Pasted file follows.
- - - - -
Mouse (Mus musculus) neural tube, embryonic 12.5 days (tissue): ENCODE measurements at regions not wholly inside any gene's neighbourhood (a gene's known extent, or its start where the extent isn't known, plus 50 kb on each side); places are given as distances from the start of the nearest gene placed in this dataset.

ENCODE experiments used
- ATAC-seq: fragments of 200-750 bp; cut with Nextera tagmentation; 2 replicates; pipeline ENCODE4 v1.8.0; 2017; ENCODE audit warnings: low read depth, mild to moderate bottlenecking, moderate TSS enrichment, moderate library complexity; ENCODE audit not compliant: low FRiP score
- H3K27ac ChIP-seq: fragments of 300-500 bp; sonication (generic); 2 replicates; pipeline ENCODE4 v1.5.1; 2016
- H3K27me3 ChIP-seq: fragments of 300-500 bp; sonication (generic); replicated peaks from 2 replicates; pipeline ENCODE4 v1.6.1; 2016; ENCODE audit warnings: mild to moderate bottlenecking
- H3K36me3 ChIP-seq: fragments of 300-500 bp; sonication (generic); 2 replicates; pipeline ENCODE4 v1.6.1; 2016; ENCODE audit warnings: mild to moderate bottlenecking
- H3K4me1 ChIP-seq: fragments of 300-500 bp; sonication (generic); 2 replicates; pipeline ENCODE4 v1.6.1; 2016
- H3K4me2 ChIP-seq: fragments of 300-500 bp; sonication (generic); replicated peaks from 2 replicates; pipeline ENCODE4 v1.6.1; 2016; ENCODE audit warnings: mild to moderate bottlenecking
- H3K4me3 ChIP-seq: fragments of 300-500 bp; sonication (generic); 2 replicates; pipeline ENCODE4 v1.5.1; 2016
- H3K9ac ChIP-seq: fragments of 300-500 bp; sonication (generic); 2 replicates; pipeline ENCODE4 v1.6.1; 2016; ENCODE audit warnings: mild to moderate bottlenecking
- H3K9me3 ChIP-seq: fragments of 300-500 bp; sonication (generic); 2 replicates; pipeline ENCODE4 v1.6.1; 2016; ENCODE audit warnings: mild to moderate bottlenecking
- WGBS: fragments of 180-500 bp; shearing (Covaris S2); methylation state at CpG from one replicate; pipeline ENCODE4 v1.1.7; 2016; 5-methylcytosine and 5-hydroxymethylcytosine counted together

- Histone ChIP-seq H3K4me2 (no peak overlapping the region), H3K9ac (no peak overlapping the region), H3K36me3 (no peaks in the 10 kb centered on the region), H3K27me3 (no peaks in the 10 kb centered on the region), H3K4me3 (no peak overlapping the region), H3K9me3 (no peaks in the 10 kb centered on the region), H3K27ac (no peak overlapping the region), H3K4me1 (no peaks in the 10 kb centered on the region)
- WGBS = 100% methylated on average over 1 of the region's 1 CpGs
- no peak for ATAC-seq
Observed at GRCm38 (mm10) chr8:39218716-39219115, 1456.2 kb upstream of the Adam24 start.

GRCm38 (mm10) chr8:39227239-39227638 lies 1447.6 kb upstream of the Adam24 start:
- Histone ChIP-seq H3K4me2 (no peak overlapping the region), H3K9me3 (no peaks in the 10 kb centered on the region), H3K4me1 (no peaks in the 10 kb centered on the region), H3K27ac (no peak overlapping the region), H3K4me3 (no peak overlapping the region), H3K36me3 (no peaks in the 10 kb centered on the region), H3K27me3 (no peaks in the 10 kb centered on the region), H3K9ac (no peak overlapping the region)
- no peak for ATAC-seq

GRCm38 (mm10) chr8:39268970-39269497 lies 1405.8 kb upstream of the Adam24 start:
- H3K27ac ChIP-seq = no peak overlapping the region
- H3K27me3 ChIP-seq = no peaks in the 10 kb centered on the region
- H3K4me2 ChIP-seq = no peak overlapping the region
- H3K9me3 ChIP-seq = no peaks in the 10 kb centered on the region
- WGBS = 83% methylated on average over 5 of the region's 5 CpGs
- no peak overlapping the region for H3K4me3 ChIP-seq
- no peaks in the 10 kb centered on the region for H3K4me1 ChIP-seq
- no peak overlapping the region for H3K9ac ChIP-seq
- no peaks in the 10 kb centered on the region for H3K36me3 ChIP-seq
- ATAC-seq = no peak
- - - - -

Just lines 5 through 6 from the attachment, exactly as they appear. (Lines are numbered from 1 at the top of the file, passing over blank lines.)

- H3K27me3 ChIP-seq: fragments of 300-500 bp; sonication (generic); replicated peaks from 2 replicates; pipeline ENCODE4 v1.6.1; 2016; ENCODE audit warnings: mild to moderate bottlenecking
- H3K36me3 ChIP-seq: fragments of 300-500 bp; sonication (generic); 2 replicates; pipeline ENCODE4 v1.6.1; 2016; ENCODE audit warnings: mild to moderate bottlenecking